One tries to hang on to hope, in spite of the onslaught. Poetry, art, music, dance, theatre, and even sometimes film, can offer us someting in that direction, give us a glimpse of that blue star.
This year has been filled with changes in our political landscapes, fear and trauma among many who have been scapegoated as migrants/racialized/ colonized peoples, and more and more signs of irreversible destruction to the planet and its most vulnerable inhabitants— humans.
I swear if I see one more ad about the extinction of such and such a species, it will need to be matched by a thousand more pleading for help to save the human race.
This year seven million people were directly displaced and lost everything due to climate disaster. The excessive droughts and wildfires of some zones are being met by flooding and crop and home destruction in other areas. These seven million people have one thing in common— they are economically vulnerable. Without savings, and networks of people with access to goods like cars and services like credit cards, shelters, etc. emergency planning appears ad-hoc for the majority of low income, and especially disabled, people. For those flooded during hurricane Katrina and those flooded during typhoon season in Bangladesh, the problem only grows with the evacuation. Lives are uprooted after all, not only mangroves.
The other issues that involve resettling have grave problems. Remediating damaged land as in Katrina, has left thousands outside their home state since 2005. Hurricane Maria saw an outflux of Puerto Ricans as water, electricty, building, and infrastructure issues continue to plague the island since 2017. Bangladeshi coastal dwellers are retreating against the ocean on one hand and the steadily deforested jungles and mangroves on the other. Generational livelihoods in fishing are being lost at rapid rates.
In Mexico, frequent tropical storms and hurricanes are creating flash flooding, landslides, and other chaos while toxic runoff from agriculture has killed coastal waters attractive to tourists and fishermen through massive blooms of toxic blue-green algae.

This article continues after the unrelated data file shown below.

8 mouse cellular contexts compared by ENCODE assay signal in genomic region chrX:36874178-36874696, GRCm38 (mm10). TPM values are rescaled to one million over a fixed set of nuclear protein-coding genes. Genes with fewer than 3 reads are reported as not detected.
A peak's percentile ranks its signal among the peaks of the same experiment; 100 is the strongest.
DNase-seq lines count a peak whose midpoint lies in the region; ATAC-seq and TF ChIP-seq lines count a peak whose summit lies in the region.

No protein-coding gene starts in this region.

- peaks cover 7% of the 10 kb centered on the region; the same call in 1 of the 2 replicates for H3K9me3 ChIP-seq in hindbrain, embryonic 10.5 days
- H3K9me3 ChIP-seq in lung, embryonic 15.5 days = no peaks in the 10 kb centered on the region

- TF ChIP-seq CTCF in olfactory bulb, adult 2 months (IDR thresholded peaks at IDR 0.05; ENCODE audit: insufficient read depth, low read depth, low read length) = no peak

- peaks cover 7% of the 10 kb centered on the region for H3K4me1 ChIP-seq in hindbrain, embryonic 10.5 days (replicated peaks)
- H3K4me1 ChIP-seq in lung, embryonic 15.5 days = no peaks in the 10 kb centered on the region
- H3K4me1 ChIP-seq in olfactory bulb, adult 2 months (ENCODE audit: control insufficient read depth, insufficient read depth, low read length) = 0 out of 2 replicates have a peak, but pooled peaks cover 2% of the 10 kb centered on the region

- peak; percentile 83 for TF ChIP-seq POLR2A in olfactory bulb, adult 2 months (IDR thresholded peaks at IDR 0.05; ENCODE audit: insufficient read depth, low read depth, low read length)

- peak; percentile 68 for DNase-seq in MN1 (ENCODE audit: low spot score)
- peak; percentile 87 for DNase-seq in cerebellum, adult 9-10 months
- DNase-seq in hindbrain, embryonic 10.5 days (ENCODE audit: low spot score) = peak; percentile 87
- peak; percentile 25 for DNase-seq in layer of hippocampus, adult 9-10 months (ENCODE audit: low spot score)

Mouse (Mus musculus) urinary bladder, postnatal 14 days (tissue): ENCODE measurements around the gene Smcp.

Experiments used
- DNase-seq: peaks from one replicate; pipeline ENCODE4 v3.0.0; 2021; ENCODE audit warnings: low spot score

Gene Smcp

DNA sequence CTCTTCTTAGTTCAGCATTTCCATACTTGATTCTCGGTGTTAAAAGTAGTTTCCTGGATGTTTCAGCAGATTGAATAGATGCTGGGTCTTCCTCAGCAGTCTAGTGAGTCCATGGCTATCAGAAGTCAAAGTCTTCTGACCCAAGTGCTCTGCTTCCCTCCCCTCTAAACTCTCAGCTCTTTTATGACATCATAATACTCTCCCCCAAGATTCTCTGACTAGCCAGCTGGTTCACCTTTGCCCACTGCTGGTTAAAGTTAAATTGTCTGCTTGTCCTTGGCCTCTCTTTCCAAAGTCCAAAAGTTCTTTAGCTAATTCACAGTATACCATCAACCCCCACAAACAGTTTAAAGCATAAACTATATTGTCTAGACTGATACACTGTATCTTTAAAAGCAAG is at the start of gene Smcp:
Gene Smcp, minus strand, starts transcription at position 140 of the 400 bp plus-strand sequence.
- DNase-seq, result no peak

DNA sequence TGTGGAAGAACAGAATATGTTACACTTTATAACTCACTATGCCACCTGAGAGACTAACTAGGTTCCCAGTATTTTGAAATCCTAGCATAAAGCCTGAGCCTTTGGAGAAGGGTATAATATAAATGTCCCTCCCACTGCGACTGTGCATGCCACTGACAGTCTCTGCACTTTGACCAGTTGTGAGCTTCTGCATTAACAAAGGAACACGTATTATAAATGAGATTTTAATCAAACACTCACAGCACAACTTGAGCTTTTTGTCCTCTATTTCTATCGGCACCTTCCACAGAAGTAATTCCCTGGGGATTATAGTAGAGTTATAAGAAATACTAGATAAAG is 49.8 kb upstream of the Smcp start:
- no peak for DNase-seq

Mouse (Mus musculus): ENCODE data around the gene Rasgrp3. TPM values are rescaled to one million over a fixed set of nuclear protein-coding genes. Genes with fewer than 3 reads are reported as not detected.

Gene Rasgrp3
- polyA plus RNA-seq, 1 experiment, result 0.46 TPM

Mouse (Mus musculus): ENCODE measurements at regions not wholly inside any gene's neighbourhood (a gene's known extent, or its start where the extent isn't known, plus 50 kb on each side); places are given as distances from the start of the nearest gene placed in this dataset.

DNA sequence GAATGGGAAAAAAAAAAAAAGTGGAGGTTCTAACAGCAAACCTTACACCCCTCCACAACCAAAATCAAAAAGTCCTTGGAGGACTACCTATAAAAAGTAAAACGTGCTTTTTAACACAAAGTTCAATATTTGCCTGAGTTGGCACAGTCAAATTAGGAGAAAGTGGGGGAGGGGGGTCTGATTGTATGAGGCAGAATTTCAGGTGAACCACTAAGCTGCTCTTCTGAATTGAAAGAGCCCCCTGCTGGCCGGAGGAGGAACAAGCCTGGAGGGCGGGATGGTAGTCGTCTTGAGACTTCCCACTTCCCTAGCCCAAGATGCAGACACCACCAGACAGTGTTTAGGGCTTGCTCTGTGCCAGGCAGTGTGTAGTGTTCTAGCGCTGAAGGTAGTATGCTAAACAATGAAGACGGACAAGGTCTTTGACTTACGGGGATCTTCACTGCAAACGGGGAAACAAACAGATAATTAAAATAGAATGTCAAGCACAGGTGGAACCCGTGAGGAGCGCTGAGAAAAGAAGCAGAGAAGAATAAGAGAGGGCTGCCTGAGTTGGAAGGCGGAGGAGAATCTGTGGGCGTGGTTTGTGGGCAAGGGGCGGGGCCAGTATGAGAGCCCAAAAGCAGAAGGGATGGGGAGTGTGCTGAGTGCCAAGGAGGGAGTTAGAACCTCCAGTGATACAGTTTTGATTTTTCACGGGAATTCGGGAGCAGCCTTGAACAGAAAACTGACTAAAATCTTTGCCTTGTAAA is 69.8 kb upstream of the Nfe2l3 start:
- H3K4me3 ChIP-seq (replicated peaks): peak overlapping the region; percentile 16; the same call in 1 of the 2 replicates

In Puerto Vallarta, the red tide season is more frequent and more intense. Growth without development has resulted in massive and unaffordable housing booms completely ignoring aging and inadequate municipal sanitation and electrical infrastructure. The dispossession of indigenous communities and fisherfolk to make room for ex-pat condos and winter homes for Mexican millionaires is proceeding with gusto, while landslides and flash flooding have become ever more frequent.
The famous Blue Flag beach certification is implicated in new imperialisms as fisher people and local residents are pushed out of coastal homes to make way for tourist beaches.
In the Siberian arctic, climate crisis has brought the adaptation of new economic survival strategies, as the melting of the permafrost and the shifting of the ground has already forced evacuations and retreats from areas inhabited for hundreds if not thousands of years.
In Canada, where I live, the effects of climate crisis are proceeding apace. Years ago I remember reading that animals’ breeding seasons were being disrupted by low-level military testing over Labrador and now, glacial melt, and the thawing of the permafrost. The salmon are fewer and feed fewer bears and birds, leading to the trickle-down of death, that specialty of capitalism.
In short, the intersection between capitalism, fossil fuel reliance, overfishing, multinational cattle ranching and tourism is crucial. The reliance on war and nuclear power bolstered by an arms race whose impact on the biosphere cannot be underestimated as well.
When I met Cuban doctors and nurses who had served hospitals during the the first and second Gulf wars, they told me of the effects of depleted uranium and and other bio-hazards used in war, on children and infants. Many worked in pediatrics, and the horror stories were legion. I think some of those health care professionals were traumatized by what they saw during those postings.
It is surprising that not as much is written about the ways in which war degrades the environment. But as governments unleash chemicals and bullets on their peoples, the natural world that sustains us is also affected. I end with a poem that reminds us how we are all interconnected, even when we look away.
We Lived Happily During the War, Ilya Kaminsky
And when they bombed other people’s houses, we
but not enough, we opposed them but not
enough. I was
in my bed, around my bed America
was falling: invisible house by invisible house by invisible house.
I took a chair outside and watched the sun.
In the sixth month
of a disastrous reign in the house of money
in the street of money in the city of money in the country of money,
our great country of money, we (forgive us)
lived happily during the war.
“We Lived Happily During the War” from the Poetry International website. Copyright © 2013 by Ilya Kaminsky.